Our Kitchen Inspiration

The Fantasy The Reality
Inspiration kitchen Kitchen A  with watermark



I am always looking for ways to improve the house.  I want it to be more than an house, I want to turn it into a home. When we walked into our house on the tour prior to purchasing, my first thought was "This is a great big space with fantastic potential!" My next thought was't as optimistic. I remember thinking "This is a great big space filled with a lot of ugly!"

I knew that large spaces usually require large budgets to alter them, but I was hopeful that I could do our alterations in stages, and do some of the work myself. Hopefully, this would keep costs low and allow us to spread them out over time. We were in the house a little over 2 years before we could come up with a plan for the kitchen.

Not only did we have to decipher what we would like the finish look of the kitchen to be, but we had to come up with a plan that would allow us to renovate in stages. In addition, we wanted the interim stages have a look that we liked, and that wouldn't drive us crazy. If the interim stages weren't functional or aesthetically pleasing, they might make us want to rush through the renovations.

In the process of shopping for our house, we saw a lot of kitchens (and lack thereof). What struck me as odd is that people love to put trends into kitchens. This fact always costs you more money. Trends tend to be expensive on their own, and then don’t last. Why would you put them in the most expensive room in the house? Seems so odd to me. My goal was not to do this. I wanted to create a finish product where I could change a few smaller elements and feel like it was current and in style. I wanted a kitchen that I could infuse a trend, if I wanted to, and then remove it later when the trend was passe'. Looking around at stores, magazines and even TV and movies, I noticed that certain cabinet styles and colors always work. I remember watching an old Julia Robert's movie, Something to Talk About, in that movie she had a great white kitchen with 1990's counter tops and decor. My thought was, change those counter tops and loose a few of those decorator items, and that kitchen would be up to date.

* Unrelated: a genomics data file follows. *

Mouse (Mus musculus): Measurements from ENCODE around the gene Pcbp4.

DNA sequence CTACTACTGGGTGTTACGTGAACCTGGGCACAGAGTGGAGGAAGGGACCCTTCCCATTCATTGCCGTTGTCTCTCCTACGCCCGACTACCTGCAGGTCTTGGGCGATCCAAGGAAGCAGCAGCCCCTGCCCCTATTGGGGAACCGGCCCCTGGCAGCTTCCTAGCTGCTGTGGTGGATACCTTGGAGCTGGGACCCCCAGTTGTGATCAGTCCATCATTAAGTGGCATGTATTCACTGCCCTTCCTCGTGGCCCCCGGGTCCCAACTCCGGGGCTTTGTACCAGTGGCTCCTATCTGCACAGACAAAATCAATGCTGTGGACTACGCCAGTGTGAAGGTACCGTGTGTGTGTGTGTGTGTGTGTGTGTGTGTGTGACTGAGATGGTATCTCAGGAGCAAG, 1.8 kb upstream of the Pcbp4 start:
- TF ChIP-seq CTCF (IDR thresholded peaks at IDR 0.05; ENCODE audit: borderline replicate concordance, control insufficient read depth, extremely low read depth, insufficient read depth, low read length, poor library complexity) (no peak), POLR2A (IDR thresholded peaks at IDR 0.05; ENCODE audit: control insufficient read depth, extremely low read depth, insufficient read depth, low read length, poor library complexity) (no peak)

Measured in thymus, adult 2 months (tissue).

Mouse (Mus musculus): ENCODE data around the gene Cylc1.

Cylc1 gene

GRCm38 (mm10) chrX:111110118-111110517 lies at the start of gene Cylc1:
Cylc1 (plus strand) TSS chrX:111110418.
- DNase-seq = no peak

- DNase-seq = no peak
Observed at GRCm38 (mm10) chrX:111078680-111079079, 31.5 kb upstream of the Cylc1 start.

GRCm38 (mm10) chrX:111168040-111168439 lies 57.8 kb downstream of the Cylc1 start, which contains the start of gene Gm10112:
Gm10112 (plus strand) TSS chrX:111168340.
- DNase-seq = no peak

This is my favorite movie kitchen!

It's from Something's Gotta Give.

I love the elements they used:

  • creamy white cabinets (not stark white)
  • dark classic hardware
  • soapstone counter tops
  • subway tile back splash
  • stainless appliances
  • dark wood floors
Somethings gotta give kitchen

 

Looking around, I noticed that I kept coming back to kitchens that had the same design features. These timeless features were most often found in or associated with a Craftsman style kitchen. I think that the best example of the timeless kitchen is probably the Craftsman kitchen.

Internet craftsman kitchen

Another kitchen I just love!

We used to live just outside of Detroit and had the opportunity to view a few classic Craftsman houses when we were there. The kitchens in the old Craftsman homes tend to be roomy, clean lined cabinetry, a light or natural color palate and natural counter tops like soapstone, marble or even butcher block. The details and personality were normally provided by the light fixtures, accessories and the design of the home. The classic simplicity of the kitchen design allowed the personality and architectural design of the home to be the focal point. This is the inspiration for the design of our kitchen.

 

The best resource I can think of to find kitchen inspiration is Pinterest.  You can check out my Pinterest page by clicking the link on the right side of the website. I have an entire board of kitchen inspiration and pinned several "movie kitchens" as inspiration. Have a look to see if anything inspires you.

 

Keep reading if you want to see how we renovated our kitchen.